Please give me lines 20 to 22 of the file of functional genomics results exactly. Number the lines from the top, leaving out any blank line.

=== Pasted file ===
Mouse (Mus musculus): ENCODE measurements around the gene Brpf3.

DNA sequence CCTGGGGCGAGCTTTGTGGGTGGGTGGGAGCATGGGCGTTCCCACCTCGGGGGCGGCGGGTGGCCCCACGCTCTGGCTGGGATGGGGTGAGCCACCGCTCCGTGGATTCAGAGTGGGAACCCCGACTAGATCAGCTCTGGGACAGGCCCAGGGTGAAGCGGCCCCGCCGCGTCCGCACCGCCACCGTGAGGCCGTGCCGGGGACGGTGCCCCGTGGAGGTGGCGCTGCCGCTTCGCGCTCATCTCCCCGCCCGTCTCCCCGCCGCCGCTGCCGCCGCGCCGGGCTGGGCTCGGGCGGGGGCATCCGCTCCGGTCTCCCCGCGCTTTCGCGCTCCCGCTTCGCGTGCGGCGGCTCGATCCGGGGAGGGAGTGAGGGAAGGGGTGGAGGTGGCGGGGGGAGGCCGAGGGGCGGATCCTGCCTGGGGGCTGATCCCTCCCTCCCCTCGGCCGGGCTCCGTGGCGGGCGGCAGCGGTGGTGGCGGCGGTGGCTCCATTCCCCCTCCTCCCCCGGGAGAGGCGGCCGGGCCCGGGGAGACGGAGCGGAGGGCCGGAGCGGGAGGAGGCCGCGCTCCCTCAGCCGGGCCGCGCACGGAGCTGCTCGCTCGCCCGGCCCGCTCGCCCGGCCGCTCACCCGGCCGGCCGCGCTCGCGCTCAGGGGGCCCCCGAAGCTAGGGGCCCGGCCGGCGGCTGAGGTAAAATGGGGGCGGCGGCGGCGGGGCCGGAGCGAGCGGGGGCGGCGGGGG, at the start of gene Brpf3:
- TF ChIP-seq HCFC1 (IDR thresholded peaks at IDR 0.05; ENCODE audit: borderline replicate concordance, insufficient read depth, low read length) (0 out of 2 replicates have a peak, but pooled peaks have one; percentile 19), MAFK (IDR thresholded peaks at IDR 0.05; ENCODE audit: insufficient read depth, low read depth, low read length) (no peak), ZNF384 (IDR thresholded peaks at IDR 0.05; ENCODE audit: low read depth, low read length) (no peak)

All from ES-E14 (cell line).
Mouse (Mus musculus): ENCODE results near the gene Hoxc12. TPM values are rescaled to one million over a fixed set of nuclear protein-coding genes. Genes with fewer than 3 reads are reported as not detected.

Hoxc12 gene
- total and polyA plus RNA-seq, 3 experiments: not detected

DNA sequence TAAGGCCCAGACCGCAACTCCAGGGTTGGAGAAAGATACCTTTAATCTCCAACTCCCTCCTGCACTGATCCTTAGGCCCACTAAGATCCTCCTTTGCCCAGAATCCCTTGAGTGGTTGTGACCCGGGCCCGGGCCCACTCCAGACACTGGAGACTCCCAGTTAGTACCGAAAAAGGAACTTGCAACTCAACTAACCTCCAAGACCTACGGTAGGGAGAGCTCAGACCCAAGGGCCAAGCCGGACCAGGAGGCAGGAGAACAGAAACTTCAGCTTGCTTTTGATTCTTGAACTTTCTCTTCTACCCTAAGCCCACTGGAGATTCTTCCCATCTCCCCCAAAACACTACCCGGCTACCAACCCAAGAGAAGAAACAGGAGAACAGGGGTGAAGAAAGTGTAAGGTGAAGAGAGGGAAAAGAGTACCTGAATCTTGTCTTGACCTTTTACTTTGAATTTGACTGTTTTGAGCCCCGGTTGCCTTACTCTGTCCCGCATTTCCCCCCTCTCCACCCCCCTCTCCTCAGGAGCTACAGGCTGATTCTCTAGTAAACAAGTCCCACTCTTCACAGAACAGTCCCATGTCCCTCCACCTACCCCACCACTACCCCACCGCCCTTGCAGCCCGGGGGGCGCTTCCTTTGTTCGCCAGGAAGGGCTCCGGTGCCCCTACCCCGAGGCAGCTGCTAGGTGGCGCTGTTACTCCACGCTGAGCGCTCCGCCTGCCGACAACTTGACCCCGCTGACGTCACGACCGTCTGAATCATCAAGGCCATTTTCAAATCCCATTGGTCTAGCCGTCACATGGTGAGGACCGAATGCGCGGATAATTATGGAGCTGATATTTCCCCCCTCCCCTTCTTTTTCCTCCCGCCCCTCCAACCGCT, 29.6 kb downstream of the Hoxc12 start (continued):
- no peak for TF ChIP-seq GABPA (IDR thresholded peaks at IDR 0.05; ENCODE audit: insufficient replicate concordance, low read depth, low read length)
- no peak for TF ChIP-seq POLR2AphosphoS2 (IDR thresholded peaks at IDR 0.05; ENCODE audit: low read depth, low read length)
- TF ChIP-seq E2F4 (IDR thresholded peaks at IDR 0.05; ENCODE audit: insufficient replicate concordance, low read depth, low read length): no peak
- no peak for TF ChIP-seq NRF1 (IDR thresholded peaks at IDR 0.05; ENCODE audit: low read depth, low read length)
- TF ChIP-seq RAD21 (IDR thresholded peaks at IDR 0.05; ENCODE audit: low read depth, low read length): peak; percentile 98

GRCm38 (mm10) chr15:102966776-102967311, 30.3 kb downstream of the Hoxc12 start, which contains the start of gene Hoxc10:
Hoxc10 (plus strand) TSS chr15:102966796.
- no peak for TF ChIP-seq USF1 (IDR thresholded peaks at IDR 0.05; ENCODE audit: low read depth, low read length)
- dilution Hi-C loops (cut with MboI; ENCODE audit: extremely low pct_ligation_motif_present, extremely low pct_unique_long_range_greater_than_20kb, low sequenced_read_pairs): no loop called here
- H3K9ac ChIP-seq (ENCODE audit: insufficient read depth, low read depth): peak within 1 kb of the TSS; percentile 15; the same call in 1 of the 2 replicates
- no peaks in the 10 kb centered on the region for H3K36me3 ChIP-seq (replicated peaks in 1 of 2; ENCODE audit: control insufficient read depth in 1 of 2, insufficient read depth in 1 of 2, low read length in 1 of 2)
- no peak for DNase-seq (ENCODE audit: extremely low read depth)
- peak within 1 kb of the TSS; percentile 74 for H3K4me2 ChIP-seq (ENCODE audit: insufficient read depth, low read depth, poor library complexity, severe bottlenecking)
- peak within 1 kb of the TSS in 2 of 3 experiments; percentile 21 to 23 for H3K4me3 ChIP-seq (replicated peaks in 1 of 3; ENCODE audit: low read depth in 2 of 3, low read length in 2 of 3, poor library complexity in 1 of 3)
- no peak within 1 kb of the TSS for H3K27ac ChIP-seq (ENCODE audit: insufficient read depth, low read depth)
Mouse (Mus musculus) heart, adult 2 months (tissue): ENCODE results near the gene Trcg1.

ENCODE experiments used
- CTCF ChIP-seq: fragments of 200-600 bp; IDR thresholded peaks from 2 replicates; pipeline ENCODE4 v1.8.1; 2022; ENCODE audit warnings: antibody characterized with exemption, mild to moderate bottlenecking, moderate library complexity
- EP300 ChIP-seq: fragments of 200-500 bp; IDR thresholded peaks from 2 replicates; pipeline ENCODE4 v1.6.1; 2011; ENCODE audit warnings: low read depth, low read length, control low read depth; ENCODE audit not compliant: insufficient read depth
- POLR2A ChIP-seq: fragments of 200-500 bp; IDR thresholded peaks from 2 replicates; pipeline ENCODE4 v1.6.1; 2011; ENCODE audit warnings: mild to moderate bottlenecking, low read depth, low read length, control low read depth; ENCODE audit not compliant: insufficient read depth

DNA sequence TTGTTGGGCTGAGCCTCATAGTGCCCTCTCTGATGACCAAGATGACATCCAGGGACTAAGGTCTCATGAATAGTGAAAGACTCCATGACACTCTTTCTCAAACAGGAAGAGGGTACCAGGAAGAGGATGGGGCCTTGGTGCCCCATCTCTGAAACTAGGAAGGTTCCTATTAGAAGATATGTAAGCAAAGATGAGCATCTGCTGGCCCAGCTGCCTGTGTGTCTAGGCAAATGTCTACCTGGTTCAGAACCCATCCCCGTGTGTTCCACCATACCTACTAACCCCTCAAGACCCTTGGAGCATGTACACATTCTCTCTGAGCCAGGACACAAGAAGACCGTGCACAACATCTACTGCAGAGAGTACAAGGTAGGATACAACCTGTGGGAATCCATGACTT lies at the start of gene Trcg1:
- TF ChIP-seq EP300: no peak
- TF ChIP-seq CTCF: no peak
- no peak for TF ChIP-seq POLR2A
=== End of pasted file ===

- no peak for DNase-seq (ENCODE audit: extremely low read depth)
- peak within 1 kb of the TSS; percentile 74 for H3K4me2 ChIP-seq (ENCODE audit: insufficient read depth, low read depth, poor library complexity, severe bottlenecking)
- peak within 1 kb of the TSS in 2 of 3 experiments; percentile 21 to 23 for H3K4me3 ChIP-seq (replicated peaks in 1 of 3; ENCODE audit: low read depth in 2 of 3, low read length in 2 of 3, poor library complexity in 1 of 3)